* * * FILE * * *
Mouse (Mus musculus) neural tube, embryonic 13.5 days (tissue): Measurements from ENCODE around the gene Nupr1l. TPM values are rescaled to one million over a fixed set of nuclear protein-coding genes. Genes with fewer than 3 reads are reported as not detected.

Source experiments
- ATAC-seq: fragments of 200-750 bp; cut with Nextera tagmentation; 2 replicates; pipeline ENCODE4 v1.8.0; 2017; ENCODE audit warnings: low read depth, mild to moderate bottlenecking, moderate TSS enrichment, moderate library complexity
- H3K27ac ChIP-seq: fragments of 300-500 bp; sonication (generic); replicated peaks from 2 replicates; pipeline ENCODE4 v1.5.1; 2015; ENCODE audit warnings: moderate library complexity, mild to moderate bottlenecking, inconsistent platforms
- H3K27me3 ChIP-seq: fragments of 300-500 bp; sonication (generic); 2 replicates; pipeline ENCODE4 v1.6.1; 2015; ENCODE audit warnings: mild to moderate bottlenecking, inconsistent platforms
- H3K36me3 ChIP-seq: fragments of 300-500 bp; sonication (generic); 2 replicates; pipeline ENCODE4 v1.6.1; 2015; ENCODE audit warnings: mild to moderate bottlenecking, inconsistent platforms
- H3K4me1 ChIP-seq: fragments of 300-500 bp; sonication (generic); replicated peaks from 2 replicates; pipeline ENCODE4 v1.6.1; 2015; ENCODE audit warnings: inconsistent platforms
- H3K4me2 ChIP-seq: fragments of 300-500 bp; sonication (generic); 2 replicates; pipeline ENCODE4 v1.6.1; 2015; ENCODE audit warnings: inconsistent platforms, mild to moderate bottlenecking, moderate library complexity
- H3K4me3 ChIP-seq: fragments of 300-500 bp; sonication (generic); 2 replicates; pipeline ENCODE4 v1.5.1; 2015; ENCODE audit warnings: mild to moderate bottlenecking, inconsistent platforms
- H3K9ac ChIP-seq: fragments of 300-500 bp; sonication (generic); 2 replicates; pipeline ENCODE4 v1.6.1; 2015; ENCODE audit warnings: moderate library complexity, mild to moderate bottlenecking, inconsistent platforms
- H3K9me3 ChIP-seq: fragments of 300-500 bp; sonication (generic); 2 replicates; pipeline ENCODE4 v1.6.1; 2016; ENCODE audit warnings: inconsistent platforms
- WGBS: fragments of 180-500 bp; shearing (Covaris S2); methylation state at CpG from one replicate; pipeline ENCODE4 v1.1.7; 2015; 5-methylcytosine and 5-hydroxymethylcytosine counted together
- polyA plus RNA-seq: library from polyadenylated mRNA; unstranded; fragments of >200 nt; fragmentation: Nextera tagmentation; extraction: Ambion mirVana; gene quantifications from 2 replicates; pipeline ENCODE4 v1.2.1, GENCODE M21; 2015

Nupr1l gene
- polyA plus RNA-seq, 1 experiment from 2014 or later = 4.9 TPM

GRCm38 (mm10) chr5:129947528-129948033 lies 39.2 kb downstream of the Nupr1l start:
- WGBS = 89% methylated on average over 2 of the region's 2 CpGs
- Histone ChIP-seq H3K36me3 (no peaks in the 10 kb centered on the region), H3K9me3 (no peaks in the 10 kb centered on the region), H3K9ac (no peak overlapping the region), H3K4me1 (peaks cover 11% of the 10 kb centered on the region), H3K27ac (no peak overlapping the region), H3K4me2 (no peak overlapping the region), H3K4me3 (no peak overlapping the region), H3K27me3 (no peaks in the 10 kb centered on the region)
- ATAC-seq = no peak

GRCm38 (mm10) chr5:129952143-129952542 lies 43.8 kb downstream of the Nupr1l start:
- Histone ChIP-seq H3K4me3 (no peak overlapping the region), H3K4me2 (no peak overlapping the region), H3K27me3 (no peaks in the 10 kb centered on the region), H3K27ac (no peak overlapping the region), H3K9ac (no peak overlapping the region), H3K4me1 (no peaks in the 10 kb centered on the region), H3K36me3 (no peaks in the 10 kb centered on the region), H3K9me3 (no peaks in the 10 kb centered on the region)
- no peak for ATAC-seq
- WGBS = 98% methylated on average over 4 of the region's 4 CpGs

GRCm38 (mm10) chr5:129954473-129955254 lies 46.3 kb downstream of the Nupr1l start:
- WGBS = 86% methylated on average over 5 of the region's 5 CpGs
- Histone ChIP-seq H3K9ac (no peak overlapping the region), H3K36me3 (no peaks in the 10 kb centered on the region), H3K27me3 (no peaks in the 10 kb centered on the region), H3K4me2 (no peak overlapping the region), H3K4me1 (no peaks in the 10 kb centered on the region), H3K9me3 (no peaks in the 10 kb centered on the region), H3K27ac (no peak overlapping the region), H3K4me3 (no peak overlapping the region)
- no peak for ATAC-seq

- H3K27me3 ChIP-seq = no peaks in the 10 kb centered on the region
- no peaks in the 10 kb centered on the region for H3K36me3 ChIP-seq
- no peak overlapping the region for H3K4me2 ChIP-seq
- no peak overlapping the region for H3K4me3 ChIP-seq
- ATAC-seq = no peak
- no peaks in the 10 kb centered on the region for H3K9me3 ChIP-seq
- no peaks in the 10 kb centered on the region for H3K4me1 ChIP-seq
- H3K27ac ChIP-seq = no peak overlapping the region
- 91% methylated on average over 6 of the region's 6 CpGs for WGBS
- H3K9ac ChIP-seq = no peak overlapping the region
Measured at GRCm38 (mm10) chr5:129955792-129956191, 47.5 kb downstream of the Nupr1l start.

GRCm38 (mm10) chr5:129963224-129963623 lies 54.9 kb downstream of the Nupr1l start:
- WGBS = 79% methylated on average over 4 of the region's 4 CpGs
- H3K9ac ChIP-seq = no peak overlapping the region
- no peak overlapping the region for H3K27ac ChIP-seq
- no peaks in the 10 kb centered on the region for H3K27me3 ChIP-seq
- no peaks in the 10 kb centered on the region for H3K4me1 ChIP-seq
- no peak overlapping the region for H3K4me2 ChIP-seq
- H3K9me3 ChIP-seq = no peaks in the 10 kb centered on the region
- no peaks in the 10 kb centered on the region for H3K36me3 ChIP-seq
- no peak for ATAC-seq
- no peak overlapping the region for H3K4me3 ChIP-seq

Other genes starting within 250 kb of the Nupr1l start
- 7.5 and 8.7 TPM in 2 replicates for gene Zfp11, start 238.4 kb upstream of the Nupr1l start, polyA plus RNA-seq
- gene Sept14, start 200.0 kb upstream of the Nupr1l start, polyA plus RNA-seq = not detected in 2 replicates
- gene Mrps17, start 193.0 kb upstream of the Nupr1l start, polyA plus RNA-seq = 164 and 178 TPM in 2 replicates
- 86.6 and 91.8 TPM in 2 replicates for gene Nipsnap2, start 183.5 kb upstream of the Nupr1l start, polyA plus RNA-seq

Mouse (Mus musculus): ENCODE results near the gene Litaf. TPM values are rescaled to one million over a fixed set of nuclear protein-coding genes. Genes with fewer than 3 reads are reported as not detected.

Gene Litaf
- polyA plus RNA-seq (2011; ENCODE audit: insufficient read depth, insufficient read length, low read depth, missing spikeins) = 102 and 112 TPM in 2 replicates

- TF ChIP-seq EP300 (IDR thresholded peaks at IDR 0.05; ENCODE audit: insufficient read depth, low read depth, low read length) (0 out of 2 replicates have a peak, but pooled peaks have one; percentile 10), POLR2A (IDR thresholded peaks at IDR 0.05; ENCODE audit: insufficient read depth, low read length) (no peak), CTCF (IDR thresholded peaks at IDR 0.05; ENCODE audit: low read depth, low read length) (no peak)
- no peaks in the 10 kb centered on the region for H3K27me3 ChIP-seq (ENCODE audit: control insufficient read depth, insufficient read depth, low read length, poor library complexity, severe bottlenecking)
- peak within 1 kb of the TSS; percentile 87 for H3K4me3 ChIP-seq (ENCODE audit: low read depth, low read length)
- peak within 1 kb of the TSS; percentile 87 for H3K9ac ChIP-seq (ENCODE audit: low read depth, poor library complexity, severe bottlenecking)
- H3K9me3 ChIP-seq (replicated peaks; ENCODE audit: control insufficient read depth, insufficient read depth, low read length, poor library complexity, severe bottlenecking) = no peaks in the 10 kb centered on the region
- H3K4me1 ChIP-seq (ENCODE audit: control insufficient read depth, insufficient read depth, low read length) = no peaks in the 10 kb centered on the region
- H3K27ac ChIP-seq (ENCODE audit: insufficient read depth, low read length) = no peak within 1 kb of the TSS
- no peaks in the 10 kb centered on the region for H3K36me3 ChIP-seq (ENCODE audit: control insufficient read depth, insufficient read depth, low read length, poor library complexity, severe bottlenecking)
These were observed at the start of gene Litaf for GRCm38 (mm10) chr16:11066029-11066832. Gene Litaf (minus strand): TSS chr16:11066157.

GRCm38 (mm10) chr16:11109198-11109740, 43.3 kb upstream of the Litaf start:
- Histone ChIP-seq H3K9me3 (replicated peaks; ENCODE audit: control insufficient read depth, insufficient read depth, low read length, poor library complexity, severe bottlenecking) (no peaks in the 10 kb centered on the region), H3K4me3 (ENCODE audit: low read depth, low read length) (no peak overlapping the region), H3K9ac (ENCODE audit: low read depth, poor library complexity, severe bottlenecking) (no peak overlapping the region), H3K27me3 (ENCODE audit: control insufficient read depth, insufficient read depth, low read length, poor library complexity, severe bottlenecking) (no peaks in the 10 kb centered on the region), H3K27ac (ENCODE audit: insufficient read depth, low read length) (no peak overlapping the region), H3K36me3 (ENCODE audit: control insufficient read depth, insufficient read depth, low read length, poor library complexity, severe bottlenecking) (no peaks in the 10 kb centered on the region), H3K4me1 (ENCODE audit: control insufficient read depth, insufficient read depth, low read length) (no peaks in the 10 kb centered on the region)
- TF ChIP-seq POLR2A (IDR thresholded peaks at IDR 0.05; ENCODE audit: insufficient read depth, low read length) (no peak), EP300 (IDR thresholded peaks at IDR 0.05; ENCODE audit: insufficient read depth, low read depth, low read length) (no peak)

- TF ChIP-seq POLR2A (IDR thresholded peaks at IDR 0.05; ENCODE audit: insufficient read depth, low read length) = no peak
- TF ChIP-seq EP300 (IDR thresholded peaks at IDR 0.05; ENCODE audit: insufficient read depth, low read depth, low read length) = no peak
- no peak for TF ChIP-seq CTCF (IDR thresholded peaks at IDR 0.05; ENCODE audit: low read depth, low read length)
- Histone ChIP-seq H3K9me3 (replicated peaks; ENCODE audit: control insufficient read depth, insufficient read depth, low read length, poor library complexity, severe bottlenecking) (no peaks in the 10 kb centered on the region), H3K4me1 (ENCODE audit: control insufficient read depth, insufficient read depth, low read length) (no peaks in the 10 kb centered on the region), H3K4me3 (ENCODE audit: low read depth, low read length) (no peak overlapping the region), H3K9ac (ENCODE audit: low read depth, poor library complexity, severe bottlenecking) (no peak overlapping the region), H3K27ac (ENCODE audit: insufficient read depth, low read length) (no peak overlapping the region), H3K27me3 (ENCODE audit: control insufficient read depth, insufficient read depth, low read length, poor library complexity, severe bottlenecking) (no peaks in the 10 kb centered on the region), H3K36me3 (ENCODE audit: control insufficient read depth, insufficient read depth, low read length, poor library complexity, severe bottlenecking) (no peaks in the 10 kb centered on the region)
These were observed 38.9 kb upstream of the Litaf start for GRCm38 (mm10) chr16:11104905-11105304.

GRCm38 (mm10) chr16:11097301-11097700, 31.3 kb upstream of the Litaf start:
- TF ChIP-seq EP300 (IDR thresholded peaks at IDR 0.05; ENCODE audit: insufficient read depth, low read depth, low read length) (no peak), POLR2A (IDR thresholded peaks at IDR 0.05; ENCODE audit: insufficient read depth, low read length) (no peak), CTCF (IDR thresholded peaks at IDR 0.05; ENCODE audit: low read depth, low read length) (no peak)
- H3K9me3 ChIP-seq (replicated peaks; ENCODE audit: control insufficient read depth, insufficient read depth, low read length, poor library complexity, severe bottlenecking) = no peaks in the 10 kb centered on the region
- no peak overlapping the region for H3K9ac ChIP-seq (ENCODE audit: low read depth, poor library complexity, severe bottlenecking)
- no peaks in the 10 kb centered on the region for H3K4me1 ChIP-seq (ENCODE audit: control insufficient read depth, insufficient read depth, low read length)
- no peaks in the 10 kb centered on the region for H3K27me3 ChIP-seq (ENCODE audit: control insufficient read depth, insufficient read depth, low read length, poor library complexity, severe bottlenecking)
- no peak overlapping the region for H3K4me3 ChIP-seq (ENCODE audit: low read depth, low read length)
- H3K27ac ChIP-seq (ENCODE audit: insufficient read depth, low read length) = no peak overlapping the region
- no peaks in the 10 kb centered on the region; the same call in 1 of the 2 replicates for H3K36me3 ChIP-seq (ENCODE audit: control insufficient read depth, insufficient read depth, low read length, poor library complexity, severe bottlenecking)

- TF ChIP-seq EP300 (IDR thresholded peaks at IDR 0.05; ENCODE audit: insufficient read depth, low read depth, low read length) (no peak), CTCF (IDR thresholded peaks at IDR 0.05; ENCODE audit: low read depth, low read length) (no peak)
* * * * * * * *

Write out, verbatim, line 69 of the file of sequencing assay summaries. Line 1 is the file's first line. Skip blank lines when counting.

- TF ChIP-seq POLR2A (IDR thresholded peaks at IDR 0.05; ENCODE audit: insufficient read depth, low read length) (no peak), EP300 (IDR thresholded peaks at IDR 0.05; ENCODE audit: insufficient read depth, low read depth, low read length) (no peak)